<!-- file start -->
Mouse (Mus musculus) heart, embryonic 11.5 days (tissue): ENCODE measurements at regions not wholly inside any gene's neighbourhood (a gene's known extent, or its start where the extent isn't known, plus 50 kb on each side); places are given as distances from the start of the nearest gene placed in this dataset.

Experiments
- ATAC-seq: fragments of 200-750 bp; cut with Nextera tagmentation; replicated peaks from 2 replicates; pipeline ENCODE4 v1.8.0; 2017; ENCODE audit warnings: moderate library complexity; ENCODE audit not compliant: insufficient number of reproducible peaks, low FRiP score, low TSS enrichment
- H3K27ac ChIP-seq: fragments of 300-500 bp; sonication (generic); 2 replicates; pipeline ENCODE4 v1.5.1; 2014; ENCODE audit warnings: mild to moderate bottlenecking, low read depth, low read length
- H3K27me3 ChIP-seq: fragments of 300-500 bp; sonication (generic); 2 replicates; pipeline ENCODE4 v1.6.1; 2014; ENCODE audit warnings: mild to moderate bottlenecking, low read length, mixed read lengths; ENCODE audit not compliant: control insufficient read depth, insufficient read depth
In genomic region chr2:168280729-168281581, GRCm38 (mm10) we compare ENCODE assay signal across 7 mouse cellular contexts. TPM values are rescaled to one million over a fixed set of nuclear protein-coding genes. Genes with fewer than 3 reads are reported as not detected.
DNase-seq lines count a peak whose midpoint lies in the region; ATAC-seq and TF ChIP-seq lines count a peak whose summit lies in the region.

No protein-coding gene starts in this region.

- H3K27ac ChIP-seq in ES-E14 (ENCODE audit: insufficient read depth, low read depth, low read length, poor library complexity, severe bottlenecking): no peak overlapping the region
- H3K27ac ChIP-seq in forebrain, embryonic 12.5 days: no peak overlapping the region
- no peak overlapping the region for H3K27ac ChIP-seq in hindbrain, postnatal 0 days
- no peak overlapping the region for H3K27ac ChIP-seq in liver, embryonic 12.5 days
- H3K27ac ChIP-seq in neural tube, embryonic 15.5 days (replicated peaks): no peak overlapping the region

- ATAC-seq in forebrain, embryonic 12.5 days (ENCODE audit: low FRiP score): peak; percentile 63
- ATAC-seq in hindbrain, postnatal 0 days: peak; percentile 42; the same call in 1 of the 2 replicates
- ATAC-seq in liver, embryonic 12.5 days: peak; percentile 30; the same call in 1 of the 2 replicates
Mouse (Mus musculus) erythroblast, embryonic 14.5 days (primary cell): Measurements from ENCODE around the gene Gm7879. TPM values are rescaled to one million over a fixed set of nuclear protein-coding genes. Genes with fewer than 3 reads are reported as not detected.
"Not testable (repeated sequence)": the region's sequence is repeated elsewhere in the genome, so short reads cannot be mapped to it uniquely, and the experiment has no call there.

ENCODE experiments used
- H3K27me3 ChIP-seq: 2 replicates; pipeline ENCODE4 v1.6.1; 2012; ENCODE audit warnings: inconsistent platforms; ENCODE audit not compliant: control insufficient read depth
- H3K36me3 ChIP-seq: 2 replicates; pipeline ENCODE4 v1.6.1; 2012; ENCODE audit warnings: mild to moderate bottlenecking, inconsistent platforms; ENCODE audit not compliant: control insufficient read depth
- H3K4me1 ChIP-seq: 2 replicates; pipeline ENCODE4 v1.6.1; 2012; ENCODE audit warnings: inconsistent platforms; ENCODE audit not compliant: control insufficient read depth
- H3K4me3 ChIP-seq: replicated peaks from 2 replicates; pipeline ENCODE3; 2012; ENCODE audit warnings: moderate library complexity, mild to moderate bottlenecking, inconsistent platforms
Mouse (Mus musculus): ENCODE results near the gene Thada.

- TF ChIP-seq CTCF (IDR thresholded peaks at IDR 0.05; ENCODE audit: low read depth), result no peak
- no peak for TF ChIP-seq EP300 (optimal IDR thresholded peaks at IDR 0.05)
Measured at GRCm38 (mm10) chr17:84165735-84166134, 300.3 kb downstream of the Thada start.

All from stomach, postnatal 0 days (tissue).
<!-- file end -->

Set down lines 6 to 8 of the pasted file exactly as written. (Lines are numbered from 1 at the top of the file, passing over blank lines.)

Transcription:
In genomic region chr2:168280729-168281581, GRCm38 (mm10) we compare ENCODE assay signal across 7 mouse cellular contexts. TPM values are rescaled to one million over a fixed set of nuclear protein-coding genes. Genes with fewer than 3 reads are reported as not detected.
DNase-seq lines count a peak whose midpoint lies in the region; ATAC-seq and TF ChIP-seq lines count a peak whose summit lies in the region.

No protein-coding gene starts in this region.